When I studied medicine I wanted to become a paediatrician and so I did a doctorate in paediatric immunology.

That was certainly interesting, but it was very specialised and the clinical work I did only reflected a very narrow field in health and medicine. Professionally, I was more attracted to the complexity of the whole person care GPs offer on a daily basis to their patients, literally from cradle to grave.
So, when I completed my internship in Germany I applied for a post on a GP vocational training scheme in the UK. I completed my training there in 2006 and moved to Australia a year later. I now work as a rural GP with great colleagues in the beautiful Huon Valley in Tasmania. Every day at the practice is so rewarding, personally and professionally, I can’t think of any better medical speciality. 
It may sound a bit unusual, but one of the most rewarding experiences of my career was working with a palliative care patient. I looked after her for many years and unfortunately had to diagnose her with simultaneous breast cancer and lung cancer. She lived in the house she was born in, on a road that carried her surname and she wanted to die in her home, surrounded by her family – and me as her GP. It was a very humbling experience. 
The thing I like most about working as a GP is the diversity of my patients and different narratives my patients present. It always fascinates me. There’s never a dull moment. My colleagues are all very different in terms of their personalities and interests, so working with them and my patients is a constant positive challenge. I’m a Clinical Professor at the University of Tasmania and doing research and teaching the next generation of doctors adds to the breadth that general practice offers. So, what’s there not to like?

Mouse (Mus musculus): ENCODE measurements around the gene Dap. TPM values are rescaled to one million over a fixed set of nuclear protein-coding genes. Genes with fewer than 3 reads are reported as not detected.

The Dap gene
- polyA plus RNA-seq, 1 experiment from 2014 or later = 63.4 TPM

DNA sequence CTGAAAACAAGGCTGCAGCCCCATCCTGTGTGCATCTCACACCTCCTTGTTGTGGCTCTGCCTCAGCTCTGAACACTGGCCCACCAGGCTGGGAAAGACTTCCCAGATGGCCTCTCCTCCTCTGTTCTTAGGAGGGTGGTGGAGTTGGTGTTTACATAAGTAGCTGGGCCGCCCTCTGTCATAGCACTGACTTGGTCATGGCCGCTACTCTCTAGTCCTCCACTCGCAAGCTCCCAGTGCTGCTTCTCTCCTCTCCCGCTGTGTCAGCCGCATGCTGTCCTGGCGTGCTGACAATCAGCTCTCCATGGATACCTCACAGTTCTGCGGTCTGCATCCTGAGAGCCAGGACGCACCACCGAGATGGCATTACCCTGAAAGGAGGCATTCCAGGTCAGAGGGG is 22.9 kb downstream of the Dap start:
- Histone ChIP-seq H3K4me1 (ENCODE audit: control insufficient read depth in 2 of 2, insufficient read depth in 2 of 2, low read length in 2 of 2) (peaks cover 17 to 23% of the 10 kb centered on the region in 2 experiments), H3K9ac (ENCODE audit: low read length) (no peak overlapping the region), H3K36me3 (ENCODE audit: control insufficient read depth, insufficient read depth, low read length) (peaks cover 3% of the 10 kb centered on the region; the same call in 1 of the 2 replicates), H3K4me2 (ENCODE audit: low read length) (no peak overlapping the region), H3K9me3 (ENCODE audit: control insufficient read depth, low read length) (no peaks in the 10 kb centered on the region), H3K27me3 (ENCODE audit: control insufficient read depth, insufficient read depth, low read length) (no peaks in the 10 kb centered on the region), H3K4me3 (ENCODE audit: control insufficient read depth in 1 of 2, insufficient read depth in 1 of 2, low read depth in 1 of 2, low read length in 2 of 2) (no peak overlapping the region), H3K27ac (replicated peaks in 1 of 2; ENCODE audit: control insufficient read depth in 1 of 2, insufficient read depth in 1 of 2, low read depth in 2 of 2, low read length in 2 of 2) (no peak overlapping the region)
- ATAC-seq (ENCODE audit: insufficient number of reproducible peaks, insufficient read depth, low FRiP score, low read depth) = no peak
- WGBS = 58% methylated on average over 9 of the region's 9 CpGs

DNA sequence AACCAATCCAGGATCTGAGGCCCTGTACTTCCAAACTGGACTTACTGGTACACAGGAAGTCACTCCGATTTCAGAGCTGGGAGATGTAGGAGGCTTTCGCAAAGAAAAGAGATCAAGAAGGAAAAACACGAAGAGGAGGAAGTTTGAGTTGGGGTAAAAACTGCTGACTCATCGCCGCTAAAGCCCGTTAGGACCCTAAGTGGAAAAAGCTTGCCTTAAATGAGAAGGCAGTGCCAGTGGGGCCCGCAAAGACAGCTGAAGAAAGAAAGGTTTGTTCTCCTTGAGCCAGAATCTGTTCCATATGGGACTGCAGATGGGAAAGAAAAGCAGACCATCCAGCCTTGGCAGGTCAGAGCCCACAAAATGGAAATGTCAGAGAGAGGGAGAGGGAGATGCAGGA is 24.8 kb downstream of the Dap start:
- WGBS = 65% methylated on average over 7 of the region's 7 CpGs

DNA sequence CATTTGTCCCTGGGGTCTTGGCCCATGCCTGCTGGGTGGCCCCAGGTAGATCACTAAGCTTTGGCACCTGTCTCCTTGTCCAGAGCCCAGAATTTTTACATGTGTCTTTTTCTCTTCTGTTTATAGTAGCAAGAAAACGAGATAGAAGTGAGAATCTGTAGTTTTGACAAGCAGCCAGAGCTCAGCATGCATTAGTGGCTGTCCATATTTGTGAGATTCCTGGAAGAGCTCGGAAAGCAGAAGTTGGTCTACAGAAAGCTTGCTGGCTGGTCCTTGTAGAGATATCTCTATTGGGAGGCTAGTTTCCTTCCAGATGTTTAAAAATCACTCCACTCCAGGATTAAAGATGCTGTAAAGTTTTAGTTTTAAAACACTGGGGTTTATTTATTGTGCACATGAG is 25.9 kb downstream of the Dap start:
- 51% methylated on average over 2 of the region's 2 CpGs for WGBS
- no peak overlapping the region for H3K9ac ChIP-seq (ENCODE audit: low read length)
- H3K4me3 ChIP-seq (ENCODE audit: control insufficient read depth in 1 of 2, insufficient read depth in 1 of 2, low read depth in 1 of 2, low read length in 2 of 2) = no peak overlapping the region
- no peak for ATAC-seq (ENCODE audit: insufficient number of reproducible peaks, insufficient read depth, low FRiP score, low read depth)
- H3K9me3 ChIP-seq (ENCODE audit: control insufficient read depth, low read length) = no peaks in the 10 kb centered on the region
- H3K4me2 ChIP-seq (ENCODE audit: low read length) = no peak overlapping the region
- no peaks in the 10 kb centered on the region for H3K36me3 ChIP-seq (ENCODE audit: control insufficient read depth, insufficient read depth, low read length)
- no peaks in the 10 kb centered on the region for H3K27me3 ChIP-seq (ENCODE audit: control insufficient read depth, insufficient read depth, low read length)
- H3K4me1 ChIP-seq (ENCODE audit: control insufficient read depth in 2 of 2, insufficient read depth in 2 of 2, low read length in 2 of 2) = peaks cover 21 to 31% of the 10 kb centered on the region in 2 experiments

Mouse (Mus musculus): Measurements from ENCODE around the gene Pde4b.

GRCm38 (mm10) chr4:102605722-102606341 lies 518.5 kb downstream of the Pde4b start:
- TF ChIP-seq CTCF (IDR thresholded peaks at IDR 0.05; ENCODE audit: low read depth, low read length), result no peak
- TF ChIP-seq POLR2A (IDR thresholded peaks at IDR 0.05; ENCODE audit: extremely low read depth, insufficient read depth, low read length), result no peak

Well there are some challenges, and in particular time management and dealing with unnecessary bureaucracy can be tricky. Navigating my patients through a very complex health system is often not straightforward. We GPs are all very pragmatic and we often don’t understand why other areas in health are unnecessarily complex and don’t appear to be patient-centred at all. There’s always room for improvement and it’s great to see that GPs make more and more contributions to improving the health system on a local, state and federal level. 
If I had one piece of advice for patients it would be to try and find time to exercise for 30 minutes every day. It does not matter whether you walk, jog, run, swim or do Yoga or other relaxation techniques. Don’t allow any excuses from skipping the daily 30-minute sessions, make it a priority.